Two-time Pro Bowl left guard Ben Grubbs is a mainstay, while the absence of Fisher and Allen, who suffered his injury in the preseason opener, caused a reshuffle of the front five.

Tackle Donald Stephenson, who gave way to Allen, returned to the first-team offense in place of Allen, but then shifted to the left when Fisher went down Monday.

Jarrod Pughsley saw action at right tackle Monday and Tuesday, before Paul Fanaika took first-team repetition in place of Pughsley, who returned to the second team.

Second-year pro Laurent Duvernay-Tardif took over at right guard for Zach Fulton, who started the preseason opener at the position.

Rookie Mitch Morse continued to man center since taking over that role from Eric Kush last week.

The Chiefs would like to settle the starting unit sooner than later, especially when considering starters hardly see the field in the final preseason game.

So, Friday night’s personnel grouping could go a long way in determining who plays a large role in the third preseason contest against the Tennessee Titans on Aug. 28 in the event Fisher and Allen aren’t ready.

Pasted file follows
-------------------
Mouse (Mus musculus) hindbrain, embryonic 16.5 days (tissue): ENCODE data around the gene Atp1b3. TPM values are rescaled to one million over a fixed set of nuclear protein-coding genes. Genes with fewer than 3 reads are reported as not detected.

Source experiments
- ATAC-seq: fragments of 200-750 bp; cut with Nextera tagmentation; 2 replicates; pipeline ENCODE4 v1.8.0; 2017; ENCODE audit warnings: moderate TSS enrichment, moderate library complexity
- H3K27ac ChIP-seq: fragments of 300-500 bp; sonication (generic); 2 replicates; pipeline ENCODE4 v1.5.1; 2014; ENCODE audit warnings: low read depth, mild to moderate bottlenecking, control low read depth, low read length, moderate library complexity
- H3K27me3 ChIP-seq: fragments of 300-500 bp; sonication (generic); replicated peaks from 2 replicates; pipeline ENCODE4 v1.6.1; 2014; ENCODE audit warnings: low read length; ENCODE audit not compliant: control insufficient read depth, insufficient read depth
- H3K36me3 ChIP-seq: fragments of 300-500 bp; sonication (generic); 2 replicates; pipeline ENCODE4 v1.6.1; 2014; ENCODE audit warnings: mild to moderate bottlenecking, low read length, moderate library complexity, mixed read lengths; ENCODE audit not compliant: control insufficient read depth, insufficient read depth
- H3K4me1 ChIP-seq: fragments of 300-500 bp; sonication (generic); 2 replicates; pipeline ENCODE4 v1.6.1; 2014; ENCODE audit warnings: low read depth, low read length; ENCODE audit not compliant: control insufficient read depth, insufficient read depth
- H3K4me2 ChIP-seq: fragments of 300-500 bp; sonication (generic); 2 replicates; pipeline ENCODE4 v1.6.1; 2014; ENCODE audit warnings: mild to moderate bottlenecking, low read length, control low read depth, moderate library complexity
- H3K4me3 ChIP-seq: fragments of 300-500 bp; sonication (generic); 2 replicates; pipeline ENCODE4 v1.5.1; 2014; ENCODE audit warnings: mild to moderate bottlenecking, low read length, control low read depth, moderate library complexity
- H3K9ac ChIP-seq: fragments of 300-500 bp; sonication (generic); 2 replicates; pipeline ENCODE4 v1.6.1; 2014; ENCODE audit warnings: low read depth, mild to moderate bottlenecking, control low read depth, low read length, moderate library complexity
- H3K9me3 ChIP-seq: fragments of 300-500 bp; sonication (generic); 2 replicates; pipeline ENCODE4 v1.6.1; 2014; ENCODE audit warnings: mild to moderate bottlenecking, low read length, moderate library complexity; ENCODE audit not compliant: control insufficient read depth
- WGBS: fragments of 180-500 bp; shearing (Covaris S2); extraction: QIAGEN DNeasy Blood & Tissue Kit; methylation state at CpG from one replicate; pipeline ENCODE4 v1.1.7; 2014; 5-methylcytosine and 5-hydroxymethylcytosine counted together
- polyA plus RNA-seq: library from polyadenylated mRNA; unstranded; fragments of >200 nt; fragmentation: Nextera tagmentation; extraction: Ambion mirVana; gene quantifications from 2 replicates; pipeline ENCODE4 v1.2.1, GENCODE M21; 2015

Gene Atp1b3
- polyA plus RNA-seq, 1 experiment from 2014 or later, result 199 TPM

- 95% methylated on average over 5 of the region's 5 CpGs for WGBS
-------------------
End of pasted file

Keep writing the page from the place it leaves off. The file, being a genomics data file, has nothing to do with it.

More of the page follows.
“You have to, I think by the time you get to your third week when your starters are playing a lot, three quarters, you should have that ironed out,” offensive coordinator Doug Pederson said. “Going into that last week, where you play all your backups, those starters now get ready for that opening day, so you’ve still got a couple of days here to really get that thing ironed out. From there, it’s all hands on deck. Give the starters all the reps they can handle, and they get ready for that first game.”


The Chiefs’ run defense faces a legitimate test Friday night, depending, of course, on how long the Seahawks keep the starters in the game.

Seahawks running back Marshawn Lynch and quarterback Russell Wilson combined for 195 yards rushing against the Chiefs in Week 11 of the 2014 season, a campaign that saw the Chiefs finish 28th against the run.